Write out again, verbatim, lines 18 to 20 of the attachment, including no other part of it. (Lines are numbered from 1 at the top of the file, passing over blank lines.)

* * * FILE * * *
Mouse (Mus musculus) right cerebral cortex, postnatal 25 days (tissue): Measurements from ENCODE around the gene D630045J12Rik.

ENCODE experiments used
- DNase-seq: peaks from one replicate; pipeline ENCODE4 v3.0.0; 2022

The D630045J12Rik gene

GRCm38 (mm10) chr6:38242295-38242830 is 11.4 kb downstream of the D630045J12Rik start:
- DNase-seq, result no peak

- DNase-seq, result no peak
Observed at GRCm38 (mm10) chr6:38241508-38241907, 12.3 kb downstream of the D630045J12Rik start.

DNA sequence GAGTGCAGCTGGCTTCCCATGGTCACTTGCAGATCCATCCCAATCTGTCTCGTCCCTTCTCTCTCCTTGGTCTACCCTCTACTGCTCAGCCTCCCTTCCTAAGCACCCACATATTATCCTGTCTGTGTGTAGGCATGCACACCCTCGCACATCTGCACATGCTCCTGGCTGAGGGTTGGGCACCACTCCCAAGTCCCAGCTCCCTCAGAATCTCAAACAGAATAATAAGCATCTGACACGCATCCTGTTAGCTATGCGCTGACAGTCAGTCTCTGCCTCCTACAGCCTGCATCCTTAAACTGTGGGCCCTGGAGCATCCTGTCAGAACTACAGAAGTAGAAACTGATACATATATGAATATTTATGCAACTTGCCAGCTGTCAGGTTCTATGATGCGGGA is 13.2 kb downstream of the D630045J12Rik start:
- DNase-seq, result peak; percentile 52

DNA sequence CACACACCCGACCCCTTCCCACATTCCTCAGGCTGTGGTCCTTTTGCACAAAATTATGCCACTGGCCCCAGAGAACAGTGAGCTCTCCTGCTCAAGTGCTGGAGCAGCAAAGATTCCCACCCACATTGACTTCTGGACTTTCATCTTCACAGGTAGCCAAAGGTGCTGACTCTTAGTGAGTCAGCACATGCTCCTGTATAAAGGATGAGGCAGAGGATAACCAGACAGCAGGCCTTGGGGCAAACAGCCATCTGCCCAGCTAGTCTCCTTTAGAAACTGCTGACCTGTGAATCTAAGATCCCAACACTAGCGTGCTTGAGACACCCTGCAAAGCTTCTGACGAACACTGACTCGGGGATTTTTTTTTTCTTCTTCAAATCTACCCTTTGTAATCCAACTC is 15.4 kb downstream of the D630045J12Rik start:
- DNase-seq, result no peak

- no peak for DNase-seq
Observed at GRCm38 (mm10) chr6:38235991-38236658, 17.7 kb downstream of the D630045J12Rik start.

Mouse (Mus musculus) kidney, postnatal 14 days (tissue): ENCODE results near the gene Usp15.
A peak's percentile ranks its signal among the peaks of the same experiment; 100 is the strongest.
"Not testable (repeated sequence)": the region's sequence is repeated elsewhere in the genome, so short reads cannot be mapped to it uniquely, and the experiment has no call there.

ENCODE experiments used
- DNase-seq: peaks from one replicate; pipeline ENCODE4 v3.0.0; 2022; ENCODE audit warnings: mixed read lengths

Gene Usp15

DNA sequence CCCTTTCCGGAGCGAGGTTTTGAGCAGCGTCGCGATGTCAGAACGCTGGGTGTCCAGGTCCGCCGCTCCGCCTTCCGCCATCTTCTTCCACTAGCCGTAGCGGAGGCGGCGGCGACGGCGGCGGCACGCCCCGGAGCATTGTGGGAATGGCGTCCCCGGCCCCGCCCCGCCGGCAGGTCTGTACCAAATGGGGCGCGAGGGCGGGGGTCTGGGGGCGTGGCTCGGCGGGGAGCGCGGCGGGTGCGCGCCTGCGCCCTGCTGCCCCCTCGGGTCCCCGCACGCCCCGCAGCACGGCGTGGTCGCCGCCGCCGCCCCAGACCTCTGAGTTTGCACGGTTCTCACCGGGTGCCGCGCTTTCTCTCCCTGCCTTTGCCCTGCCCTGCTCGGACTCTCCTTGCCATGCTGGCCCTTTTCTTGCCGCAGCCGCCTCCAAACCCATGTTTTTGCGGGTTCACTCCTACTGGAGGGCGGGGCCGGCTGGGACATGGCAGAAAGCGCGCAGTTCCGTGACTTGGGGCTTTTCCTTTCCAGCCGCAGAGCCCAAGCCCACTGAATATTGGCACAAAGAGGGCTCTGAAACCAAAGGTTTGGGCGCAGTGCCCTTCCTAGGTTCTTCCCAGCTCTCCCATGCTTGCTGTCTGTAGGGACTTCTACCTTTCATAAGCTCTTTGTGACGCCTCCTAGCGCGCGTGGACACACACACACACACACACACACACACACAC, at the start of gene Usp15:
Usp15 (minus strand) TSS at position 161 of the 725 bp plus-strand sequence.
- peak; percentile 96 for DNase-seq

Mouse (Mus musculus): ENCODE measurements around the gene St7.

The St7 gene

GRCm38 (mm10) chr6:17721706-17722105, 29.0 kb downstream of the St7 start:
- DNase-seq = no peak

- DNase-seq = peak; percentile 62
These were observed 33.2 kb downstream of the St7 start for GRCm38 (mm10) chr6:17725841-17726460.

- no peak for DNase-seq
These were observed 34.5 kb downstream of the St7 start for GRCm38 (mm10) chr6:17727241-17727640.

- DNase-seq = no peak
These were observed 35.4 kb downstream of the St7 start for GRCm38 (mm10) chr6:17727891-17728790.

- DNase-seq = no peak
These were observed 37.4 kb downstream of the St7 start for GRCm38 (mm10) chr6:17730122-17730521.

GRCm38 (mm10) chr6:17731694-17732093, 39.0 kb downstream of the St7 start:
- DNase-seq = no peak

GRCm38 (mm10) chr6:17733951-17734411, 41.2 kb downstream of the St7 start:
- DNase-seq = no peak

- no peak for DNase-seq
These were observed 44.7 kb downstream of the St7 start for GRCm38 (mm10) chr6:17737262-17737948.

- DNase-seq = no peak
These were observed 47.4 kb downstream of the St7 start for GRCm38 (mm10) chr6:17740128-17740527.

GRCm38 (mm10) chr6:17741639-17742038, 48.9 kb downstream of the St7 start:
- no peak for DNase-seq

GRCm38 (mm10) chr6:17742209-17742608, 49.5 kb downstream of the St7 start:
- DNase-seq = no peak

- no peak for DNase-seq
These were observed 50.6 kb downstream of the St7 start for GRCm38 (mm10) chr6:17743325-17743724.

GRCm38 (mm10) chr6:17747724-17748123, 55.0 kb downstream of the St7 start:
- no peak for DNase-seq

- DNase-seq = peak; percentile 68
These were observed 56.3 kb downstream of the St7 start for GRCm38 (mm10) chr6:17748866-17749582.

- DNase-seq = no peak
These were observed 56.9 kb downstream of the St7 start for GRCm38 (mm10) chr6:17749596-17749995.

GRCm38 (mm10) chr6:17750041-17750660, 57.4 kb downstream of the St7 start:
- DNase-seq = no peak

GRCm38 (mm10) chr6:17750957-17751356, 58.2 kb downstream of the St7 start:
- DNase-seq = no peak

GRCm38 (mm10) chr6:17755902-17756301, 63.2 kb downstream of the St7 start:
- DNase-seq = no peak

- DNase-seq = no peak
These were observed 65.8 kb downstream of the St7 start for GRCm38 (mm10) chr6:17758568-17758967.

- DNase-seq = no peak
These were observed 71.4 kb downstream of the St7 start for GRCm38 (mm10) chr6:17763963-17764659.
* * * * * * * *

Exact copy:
ENCODE experiments used
- DNase-seq: peaks from one replicate; pipeline ENCODE4 v3.0.0; 2022; ENCODE audit warnings: mixed read lengths

Gene Usp15